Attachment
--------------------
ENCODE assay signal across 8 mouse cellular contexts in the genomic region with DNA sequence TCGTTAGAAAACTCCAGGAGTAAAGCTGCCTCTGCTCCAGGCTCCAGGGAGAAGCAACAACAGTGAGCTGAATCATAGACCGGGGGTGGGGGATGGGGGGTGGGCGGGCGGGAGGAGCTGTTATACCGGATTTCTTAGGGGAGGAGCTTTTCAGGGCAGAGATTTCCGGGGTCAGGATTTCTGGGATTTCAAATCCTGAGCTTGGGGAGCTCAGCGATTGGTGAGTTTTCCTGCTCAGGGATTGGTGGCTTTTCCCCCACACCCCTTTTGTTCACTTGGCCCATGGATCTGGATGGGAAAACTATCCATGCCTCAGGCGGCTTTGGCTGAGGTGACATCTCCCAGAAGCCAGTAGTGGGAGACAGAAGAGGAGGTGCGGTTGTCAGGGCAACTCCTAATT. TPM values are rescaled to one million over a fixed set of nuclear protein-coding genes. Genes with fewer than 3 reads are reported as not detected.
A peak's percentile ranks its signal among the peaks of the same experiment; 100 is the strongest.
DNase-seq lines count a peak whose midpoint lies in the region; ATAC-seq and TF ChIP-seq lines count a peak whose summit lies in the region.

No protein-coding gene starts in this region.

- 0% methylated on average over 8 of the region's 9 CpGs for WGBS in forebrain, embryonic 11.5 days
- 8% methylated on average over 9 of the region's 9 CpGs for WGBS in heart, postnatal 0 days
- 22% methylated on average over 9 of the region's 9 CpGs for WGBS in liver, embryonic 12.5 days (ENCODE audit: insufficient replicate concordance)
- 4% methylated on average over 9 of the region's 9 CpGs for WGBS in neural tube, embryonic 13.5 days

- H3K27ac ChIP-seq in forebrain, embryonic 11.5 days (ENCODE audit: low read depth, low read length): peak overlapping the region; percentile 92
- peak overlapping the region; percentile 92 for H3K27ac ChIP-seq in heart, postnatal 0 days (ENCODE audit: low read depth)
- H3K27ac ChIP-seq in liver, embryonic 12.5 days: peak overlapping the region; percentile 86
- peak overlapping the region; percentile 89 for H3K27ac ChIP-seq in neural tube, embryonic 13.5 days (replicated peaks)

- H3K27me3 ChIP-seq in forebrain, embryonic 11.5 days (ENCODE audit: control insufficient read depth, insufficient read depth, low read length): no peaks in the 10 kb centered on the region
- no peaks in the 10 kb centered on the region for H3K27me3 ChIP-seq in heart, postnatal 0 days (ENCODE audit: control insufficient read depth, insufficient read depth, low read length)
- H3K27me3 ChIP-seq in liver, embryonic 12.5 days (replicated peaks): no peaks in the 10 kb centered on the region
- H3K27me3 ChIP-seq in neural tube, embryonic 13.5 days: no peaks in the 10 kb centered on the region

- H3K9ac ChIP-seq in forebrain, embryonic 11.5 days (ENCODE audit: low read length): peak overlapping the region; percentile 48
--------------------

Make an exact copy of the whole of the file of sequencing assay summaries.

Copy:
ENCODE assay signal across 8 mouse cellular contexts in the genomic region with DNA sequence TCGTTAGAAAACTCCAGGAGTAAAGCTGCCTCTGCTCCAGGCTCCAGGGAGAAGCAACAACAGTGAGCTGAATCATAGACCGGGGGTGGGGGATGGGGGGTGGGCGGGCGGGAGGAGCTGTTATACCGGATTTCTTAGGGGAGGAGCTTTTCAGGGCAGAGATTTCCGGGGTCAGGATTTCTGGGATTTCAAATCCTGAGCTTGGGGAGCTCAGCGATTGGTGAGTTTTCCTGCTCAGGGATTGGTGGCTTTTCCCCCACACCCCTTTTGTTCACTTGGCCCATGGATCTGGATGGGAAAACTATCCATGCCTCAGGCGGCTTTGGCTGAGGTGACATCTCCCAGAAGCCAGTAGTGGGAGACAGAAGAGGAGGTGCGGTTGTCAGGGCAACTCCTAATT. TPM values are rescaled to one million over a fixed set of nuclear protein-coding genes. Genes with fewer than 3 reads are reported as not detected.
A peak's percentile ranks its signal among the peaks of the same experiment; 100 is the strongest.
DNase-seq lines count a peak whose midpoint lies in the region; ATAC-seq and TF ChIP-seq lines count a peak whose summit lies in the region.

No protein-coding gene starts in this region.

- 0% methylated on average over 8 of the region's 9 CpGs for WGBS in forebrain, embryonic 11.5 days
- 8% methylated on average over 9 of the region's 9 CpGs for WGBS in heart, postnatal 0 days
- 22% methylated on average over 9 of the region's 9 CpGs for WGBS in liver, embryonic 12.5 days (ENCODE audit: insufficient replicate concordance)
- 4% methylated on average over 9 of the region's 9 CpGs for WGBS in neural tube, embryonic 13.5 days

- H3K27ac ChIP-seq in forebrain, embryonic 11.5 days (ENCODE audit: low read depth, low read length): peak overlapping the region; percentile 92
- peak overlapping the region; percentile 92 for H3K27ac ChIP-seq in heart, postnatal 0 days (ENCODE audit: low read depth)
- H3K27ac ChIP-seq in liver, embryonic 12.5 days: peak overlapping the region; percentile 86
- peak overlapping the region; percentile 89 for H3K27ac ChIP-seq in neural tube, embryonic 13.5 days (replicated peaks)

- H3K27me3 ChIP-seq in forebrain, embryonic 11.5 days (ENCODE audit: control insufficient read depth, insufficient read depth, low read length): no peaks in the 10 kb centered on the region
- no peaks in the 10 kb centered on the region for H3K27me3 ChIP-seq in heart, postnatal 0 days (ENCODE audit: control insufficient read depth, insufficient read depth, low read length)
- H3K27me3 ChIP-seq in liver, embryonic 12.5 days (replicated peaks): no peaks in the 10 kb centered on the region
- H3K27me3 ChIP-seq in neural tube, embryonic 13.5 days: no peaks in the 10 kb centered on the region

- H3K9ac ChIP-seq in forebrain, embryonic 11.5 days (ENCODE audit: low read length): peak overlapping the region; percentile 48